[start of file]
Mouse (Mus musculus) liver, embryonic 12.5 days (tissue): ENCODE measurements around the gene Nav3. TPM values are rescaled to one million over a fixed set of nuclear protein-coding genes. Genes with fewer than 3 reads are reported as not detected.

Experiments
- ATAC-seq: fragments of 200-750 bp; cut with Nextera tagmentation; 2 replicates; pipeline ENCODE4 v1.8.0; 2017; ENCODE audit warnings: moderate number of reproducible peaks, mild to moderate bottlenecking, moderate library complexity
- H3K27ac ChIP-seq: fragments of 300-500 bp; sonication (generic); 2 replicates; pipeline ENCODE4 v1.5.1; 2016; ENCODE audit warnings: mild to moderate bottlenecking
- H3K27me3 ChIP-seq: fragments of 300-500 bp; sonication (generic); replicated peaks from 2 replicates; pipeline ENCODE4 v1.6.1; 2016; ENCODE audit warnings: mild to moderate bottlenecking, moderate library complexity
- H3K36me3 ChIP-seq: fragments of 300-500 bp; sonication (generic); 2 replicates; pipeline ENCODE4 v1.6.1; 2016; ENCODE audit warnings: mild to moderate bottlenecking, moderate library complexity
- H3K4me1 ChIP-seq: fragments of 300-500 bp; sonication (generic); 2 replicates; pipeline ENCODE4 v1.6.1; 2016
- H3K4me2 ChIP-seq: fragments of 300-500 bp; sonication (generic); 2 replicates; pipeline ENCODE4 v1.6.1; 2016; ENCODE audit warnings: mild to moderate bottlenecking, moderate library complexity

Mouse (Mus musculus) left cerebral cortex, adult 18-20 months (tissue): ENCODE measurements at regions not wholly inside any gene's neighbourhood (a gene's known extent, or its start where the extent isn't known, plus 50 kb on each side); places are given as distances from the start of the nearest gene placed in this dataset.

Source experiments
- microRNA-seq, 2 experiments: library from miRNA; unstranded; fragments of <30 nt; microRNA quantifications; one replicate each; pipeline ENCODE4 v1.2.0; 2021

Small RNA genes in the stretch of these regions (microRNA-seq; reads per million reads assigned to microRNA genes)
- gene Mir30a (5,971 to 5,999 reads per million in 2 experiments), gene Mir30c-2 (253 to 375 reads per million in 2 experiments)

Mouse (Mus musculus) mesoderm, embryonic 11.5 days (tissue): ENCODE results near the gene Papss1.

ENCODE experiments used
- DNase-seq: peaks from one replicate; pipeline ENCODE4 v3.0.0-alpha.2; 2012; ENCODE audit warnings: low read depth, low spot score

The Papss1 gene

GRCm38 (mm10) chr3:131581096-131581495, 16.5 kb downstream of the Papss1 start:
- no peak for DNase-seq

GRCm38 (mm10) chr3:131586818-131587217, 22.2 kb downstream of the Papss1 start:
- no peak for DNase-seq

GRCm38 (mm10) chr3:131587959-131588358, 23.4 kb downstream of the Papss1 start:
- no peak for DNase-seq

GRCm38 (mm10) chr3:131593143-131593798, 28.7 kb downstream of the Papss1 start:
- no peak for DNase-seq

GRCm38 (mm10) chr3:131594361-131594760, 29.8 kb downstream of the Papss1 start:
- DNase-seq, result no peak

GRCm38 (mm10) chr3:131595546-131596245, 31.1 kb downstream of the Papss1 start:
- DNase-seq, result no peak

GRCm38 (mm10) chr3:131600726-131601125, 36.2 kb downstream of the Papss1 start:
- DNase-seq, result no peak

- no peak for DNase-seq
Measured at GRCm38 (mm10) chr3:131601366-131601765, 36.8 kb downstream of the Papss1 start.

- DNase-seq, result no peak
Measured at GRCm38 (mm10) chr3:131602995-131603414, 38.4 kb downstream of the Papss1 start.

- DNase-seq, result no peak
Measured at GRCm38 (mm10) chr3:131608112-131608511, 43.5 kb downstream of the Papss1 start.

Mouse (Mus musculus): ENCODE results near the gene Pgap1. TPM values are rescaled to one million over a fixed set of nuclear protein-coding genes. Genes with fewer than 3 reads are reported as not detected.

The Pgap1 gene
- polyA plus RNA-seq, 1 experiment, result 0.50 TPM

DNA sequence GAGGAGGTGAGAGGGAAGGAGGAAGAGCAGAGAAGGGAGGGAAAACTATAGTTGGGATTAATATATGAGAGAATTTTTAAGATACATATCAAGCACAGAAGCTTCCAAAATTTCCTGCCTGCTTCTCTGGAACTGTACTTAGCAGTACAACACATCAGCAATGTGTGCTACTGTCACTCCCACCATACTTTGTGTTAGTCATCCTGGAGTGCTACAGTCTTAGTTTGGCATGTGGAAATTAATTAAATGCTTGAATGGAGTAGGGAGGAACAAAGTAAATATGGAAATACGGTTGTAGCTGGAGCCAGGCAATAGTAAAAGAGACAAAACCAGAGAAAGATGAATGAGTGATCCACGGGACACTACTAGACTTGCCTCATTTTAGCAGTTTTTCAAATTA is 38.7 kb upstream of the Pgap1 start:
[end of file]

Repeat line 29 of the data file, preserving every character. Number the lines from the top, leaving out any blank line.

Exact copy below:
- DNase-seq, result no peak